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Anti-PC League

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Day By Day© by Chris Muir.


Thursday, December 22, 2005

Too Little, Too Late?

Talks resume in NY transit strike

Wikipedia has some good info on the strike, such as the union demands:
The TWU is asking for all employees to receive an 8% salary increase per year for each of the 3 years of the contract, plus improved benefits for maternity leave, and better funding for station maintenance. The MTA has offered a 3% raise the first year, a 4% raise the second year, and a 3.5% raise the third year. The striking workers reportedly earn an average of about 48,000 USD annually.

The TWU also wants to lower the age of retirement (at which point the employee is eligible for a full pension) from 55 to 50. The MTA had wanted to raise the retirement age for newer workers from 55 to 62, but dropped this demand in exchange for pension contributions from new workers of 6% of gross salary per year for the first 10 years of employment. Under the previous contract, workers contribute 2% to their pension plan. [3]

Citing the rising cost of health care, the MTA wants new employees to contribute 1% of their salary to pay for health insurance. Transit workers currently pay nothing for health insurance.

At the last minute, the MTA offered a 3.5% per year raise and no change in the retirement age, with the caveat that new transit workers pay 6% of their wages into the pension fund, up from the 2% that current workers pay. The offer was rejected, and a strike declared.

Combined, the pension and healthcare reforms the MTA seeks would cost about 30 million USD over the span of the three-year contract. Critics have lambasted both the MTA and TWU for allowing a strike to occur over such a relatively small sum. However, the pension costs would balloon to 160 million USD in the first 10 years, and 80 million USD per year after 20 years. The MTA claims that its reluctance to give in to the TWU on this point stems from fear of future deficits (projected to be 1 billion USD by 2009).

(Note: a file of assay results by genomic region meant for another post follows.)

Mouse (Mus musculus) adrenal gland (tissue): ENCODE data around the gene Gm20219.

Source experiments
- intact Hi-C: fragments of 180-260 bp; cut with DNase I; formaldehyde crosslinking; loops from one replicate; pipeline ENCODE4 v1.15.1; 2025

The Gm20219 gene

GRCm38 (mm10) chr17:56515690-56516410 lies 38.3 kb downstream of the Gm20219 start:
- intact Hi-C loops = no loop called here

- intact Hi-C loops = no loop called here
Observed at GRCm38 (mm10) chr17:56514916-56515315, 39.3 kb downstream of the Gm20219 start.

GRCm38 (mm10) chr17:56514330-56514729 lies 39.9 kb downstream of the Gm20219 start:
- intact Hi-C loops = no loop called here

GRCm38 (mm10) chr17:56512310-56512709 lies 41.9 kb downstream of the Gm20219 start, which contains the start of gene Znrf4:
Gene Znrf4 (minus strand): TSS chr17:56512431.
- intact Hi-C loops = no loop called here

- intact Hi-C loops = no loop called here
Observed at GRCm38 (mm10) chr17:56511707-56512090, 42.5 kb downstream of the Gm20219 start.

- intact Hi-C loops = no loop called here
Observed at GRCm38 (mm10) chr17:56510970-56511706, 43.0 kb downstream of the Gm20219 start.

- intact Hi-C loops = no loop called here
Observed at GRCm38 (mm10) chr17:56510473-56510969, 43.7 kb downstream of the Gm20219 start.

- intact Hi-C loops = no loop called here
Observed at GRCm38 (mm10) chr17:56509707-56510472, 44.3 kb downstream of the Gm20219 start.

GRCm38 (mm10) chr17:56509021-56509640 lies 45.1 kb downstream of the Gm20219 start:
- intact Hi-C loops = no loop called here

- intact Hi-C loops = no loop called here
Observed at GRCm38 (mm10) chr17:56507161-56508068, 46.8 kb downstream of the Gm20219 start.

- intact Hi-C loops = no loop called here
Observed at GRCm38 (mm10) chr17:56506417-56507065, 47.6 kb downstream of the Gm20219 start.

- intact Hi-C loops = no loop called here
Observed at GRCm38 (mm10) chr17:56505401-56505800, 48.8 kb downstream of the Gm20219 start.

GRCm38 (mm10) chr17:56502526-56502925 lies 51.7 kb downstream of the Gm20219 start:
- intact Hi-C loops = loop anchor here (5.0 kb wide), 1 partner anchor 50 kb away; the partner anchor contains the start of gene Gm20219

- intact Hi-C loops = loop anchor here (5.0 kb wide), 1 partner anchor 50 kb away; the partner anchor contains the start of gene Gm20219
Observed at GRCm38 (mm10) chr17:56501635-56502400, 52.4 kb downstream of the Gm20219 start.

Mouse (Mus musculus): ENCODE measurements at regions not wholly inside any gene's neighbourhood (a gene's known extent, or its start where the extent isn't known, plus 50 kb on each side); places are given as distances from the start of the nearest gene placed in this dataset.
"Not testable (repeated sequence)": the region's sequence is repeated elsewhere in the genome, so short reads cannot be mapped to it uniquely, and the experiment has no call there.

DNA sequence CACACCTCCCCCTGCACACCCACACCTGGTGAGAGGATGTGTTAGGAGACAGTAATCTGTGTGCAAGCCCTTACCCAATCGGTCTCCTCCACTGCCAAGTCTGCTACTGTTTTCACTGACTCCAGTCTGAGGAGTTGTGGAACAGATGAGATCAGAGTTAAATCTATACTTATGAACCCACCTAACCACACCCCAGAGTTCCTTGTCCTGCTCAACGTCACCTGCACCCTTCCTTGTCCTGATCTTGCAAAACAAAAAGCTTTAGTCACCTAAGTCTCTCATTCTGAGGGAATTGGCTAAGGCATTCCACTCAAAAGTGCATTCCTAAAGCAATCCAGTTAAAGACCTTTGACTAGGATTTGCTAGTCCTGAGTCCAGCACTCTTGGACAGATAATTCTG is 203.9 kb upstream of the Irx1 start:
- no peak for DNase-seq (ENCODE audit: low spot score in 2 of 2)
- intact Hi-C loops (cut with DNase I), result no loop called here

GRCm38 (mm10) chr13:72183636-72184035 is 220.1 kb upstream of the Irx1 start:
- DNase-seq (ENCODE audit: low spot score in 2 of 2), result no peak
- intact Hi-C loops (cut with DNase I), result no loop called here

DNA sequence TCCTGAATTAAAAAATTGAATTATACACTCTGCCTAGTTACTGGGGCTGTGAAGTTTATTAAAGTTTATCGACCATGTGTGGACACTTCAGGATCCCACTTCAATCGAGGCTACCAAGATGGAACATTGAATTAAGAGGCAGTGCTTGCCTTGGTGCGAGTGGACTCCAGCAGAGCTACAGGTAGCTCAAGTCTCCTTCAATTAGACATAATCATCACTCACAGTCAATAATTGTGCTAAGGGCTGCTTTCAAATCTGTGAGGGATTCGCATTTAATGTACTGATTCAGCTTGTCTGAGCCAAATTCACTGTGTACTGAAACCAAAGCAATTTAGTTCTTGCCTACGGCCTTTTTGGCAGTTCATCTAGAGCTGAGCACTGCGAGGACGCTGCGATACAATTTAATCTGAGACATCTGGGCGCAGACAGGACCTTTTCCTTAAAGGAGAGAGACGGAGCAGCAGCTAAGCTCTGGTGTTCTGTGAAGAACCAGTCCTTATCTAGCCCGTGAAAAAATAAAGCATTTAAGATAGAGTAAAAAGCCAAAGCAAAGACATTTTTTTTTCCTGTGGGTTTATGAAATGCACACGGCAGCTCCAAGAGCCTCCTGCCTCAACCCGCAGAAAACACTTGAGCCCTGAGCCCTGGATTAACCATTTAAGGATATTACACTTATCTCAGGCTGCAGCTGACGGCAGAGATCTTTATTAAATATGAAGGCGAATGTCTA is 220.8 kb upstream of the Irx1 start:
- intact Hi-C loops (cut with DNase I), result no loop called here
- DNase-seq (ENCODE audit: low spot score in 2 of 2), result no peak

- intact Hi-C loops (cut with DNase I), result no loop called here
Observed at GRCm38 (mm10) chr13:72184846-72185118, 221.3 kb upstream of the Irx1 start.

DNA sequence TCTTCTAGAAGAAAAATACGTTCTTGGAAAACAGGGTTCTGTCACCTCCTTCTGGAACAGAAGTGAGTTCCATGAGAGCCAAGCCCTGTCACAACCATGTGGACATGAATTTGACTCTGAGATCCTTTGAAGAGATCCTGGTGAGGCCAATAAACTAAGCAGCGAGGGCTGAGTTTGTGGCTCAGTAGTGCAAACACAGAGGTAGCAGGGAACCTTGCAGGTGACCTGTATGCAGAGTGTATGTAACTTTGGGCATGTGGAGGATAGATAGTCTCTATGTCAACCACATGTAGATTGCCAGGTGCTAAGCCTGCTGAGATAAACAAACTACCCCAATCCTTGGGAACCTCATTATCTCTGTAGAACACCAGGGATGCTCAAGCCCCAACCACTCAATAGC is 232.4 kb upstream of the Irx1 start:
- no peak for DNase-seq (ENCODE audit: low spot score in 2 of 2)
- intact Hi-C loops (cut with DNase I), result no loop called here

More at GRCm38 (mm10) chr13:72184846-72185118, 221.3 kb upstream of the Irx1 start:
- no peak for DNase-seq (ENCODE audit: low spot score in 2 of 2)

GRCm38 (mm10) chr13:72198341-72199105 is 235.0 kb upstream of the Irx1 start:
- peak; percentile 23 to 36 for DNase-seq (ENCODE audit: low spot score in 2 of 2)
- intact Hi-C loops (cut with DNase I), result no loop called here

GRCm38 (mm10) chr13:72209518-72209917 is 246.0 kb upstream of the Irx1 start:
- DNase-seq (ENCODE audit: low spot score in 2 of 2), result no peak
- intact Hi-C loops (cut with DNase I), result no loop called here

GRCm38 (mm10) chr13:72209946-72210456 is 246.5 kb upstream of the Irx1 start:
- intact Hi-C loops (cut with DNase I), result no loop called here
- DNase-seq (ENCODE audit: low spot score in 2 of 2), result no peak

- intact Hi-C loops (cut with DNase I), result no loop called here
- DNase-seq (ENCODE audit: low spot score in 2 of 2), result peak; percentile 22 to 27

Now the same site also states that the average salary for a bus or subway operator is $63,000/year! The average salary for a cleaner is $40,000!

Now think about this from an economic standpoint. How many have invested in alternative means of transportation? Will they dump their investment just to go back to riding the train? Also consider the effect on businesses that will now have to lay off or close their doors due to lost revenue, perhaps causing people to get jobs closer to work, or relocate from he city altogether.

This union really pissed some poeple off. I wouldn't be suprised if we see a bigger movement to change the union laws. Which brings up another point:
According to the US Department of Labor, Bureau of Labor Statistics, from 1993-2003 the percentage change in non-farm private sector employees was 17.7% growth overall. The change in Right to Work States was 24.1% growth, while the change in "union shop" States was 14.2% growth.

According to the US Department of Commerce, Bureau of Economic Analysis, from 1993-2003 the percentage change in real personal income was 29% growth overall. The change in Right to Work States was 37% growth, while the change in "union shop" States was 26% growth.

According to the US Bureau of Census, from 1982-2001 the percentage change in manufacturing establishments was 1.5% loss overall. The change in Right to Work States was 7% growth, while the change in "union shop" States was 4.9% loss.

Also according to the US Bureau of Census, from 1993-2003 the percentage growth of people covered by private health insurance was 8.5% growth. The change in Right to Work States was 13.6% growth, while the change in "union-shop" States was 5.9% growth.

According to both the US Bureau of Labor Statistics and the Bureau of Census, from 1991-2001 the percentage change in real value added per production worker was 11.1% growth overall. The change in Right to Work States was 17.1% growth, while the change in "union-shop" states was 8.4% growth.
True that the article above also states there may be other factors, but this seems to be a pretty clear trend here.

The talking heads already say that MTA will withdraw its last-minute demands, and the union will effectively win. Time will tell what kind of long-term impact on the economy of New York.